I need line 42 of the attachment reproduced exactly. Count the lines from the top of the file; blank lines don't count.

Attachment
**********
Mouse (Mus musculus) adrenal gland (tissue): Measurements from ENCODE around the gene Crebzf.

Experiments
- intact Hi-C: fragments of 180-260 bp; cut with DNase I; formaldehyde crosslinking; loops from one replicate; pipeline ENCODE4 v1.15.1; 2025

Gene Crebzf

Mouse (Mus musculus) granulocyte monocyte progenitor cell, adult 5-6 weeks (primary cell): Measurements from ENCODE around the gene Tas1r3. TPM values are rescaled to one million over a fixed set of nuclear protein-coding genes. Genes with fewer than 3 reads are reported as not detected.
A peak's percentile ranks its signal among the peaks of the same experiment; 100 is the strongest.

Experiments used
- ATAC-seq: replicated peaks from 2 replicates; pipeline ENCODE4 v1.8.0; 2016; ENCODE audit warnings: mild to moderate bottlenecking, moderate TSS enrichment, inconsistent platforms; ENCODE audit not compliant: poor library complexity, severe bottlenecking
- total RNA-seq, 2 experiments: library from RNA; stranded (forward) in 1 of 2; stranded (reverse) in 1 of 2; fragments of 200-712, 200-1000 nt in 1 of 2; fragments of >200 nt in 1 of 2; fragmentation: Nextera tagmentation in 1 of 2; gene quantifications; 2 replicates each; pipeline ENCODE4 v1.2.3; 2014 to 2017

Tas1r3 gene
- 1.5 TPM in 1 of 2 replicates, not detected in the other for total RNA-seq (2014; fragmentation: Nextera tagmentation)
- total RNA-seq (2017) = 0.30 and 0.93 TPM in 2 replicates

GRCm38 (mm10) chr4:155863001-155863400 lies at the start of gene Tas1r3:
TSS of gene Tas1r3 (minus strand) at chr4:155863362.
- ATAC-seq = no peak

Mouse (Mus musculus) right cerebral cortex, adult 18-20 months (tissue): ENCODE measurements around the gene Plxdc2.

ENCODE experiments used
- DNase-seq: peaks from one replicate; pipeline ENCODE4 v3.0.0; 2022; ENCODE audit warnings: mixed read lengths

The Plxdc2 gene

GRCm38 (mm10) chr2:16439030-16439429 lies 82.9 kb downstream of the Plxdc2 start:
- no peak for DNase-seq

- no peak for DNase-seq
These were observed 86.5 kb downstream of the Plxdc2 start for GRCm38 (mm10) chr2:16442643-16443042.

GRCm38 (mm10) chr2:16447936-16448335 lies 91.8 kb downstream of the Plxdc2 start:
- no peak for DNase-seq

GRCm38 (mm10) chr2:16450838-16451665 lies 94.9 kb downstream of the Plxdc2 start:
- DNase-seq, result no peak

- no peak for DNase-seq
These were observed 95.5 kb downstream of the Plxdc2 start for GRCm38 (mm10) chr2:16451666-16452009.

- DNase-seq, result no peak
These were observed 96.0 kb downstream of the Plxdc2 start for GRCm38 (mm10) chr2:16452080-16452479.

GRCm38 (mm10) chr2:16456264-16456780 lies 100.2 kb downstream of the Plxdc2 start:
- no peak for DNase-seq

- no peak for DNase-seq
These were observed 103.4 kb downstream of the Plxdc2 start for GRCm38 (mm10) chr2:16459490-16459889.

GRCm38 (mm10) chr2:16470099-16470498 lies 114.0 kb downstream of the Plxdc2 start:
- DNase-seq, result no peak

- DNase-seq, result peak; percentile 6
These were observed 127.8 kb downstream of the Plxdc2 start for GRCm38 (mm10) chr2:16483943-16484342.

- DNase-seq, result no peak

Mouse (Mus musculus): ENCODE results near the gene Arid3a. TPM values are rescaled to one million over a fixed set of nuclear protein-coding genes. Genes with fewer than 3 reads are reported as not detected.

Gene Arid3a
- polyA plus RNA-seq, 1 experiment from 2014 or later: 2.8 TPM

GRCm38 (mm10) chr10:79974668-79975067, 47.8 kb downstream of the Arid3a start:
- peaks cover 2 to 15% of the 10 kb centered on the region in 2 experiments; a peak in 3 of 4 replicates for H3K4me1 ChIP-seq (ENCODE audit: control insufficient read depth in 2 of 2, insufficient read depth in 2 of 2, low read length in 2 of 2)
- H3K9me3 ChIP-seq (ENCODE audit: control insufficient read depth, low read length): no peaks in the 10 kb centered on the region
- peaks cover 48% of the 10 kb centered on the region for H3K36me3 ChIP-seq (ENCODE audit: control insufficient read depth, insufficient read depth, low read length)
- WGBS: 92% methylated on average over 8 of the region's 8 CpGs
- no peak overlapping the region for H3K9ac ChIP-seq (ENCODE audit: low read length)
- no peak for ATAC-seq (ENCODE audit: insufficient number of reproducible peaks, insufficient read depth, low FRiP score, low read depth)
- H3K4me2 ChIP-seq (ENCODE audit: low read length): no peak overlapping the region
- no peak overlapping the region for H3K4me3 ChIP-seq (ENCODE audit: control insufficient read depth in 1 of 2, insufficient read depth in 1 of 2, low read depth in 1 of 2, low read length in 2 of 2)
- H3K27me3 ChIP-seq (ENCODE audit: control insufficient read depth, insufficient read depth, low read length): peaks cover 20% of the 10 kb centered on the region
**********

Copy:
Gene Arid3a